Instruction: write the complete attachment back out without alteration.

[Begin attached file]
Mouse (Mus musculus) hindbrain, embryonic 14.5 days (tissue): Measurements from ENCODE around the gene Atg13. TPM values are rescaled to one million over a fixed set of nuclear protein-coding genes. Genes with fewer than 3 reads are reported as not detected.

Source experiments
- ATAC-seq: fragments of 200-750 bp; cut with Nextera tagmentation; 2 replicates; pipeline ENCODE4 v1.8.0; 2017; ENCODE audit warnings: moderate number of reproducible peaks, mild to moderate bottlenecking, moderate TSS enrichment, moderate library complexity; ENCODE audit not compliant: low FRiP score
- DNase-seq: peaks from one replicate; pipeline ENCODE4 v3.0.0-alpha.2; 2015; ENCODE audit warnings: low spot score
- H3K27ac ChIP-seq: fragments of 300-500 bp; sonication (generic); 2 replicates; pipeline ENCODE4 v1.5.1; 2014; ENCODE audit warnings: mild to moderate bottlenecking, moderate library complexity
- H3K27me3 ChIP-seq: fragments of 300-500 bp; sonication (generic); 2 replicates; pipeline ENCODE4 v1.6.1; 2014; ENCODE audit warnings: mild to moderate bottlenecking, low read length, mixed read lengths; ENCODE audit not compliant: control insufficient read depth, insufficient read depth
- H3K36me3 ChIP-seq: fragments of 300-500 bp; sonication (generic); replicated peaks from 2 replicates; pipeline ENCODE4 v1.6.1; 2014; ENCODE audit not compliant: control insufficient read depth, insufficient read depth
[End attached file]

Mouse (Mus musculus) hindbrain, embryonic 14.5 days (tissue): Measurements from ENCODE around the gene Atg13. TPM values are rescaled to one million over a fixed set of nuclear protein-coding genes. Genes with fewer than 3 reads are reported as not detected.

Source experiments
- ATAC-seq: fragments of 200-750 bp; cut with Nextera tagmentation; 2 replicates; pipeline ENCODE4 v1.8.0; 2017; ENCODE audit warnings: moderate number of reproducible peaks, mild to moderate bottlenecking, moderate TSS enrichment, moderate library complexity; ENCODE audit not compliant: low FRiP score
- DNase-seq: peaks from one replicate; pipeline ENCODE4 v3.0.0-alpha.2; 2015; ENCODE audit warnings: low spot score
- H3K27ac ChIP-seq: fragments of 300-500 bp; sonication (generic); 2 replicates; pipeline ENCODE4 v1.5.1; 2014; ENCODE audit warnings: mild to moderate bottlenecking, moderate library complexity
- H3K27me3 ChIP-seq: fragments of 300-500 bp; sonication (generic); 2 replicates; pipeline ENCODE4 v1.6.1; 2014; ENCODE audit warnings: mild to moderate bottlenecking, low read length, mixed read lengths; ENCODE audit not compliant: control insufficient read depth, insufficient read depth
- H3K36me3 ChIP-seq: fragments of 300-500 bp; sonication (generic); replicated peaks from 2 replicates; pipeline ENCODE4 v1.6.1; 2014; ENCODE audit not compliant: control insufficient read depth, insufficient read depth